First-time mom, single mother and signs of postpartum depression

  1.  penny_melody

    Hello, I hope you can be of assistance for us, because I’m really worried about my daughter. I’m 47 and she’s 23. She’s just had my cute grandson, and though I’m extremely happy, I’m concerned because she’s not only a first-time mom but also a single mom. The father didn’t want to talk to her anymore as soon as he found out she was pregnant, and of course doesn’t want the baby. My daughter has been sad throughout her whole pregnancy. I thought she would be happier once the baby was born, and now that we’ve got him at home, she continues to show depression signs. I honestly think this is a case of postpartum depression, what do you think?

    November 15, 2015 at 12:27 pm
  2. Sandra F. Sandra F.
    Fertility counselor

    Hello penny_melody,

    According to statistics, 1 in 7 women suffer from postpartum depression (PPD). In this case, the situation is even more difficult because of being a single mom and the fact that the father left. Commonly, women in this situation do not realize it is a case of postpartum depression, but it is someone close to her who observes some signs of potential postnatal depression. Although it is a time of happiness, feeling kind of blue during the first few days or weeks following childbirth does not mean it is a case of depression. In other words, some degree of emotional vulnerability is expected after childbirth, mainly because having a baby means a huge change in your lifestyle.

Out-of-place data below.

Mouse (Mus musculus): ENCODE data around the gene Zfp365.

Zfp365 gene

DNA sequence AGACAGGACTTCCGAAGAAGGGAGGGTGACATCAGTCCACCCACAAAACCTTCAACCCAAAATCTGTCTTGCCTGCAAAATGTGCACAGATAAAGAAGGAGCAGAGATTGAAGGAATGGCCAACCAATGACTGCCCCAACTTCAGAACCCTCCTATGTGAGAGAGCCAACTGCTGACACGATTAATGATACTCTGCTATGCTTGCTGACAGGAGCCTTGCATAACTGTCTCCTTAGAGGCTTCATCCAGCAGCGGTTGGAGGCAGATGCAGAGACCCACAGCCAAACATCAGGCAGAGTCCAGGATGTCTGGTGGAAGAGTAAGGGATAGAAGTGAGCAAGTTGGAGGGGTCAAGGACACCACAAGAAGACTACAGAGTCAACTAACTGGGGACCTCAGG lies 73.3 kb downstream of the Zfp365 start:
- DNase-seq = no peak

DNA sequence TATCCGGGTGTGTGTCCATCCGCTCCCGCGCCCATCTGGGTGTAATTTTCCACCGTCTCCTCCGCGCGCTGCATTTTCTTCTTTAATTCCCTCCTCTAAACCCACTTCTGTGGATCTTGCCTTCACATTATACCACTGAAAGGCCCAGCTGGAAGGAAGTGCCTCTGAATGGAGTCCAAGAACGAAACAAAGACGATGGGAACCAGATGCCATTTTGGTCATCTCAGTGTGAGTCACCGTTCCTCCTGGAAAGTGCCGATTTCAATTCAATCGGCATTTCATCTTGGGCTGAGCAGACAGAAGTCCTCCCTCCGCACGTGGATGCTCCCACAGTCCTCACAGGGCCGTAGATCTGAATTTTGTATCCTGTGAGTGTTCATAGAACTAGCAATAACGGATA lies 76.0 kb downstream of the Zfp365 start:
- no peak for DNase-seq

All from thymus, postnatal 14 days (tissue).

The following are the most common signs of postpartum depression:

    – Difficulty concentrating
    – Hypersensitivity and/or irritability
    – Anxiety and worry most of the time
    – Crying (or tearfulness)
    – Anger and other negative feelings, e.g. sadness, helplessness, hopelessness, or even guilt.
    – Loss of interest in activities you usually enjoy
    – Trouble sleeping
    – Exhaustion
    – Fatigue
    – Changes in eating habits
    – Backaches, stomachaches, headaches, etc.

    Besides, usually women suffering from PPD think they don’t qualify for taking care of their baby, and therefore believe they may harm him/her or at least can’t adequately care for him/her.

    If your daughter presents some or all the above mentioned symptoms or thinks she may hurt the baby or herself, or she is incapable of taking care of the newborn, my advice is that you seek professional counseling immediately.

    Best wishes and thank you for getting involved

    December 16, 2015 at 12:52 pm
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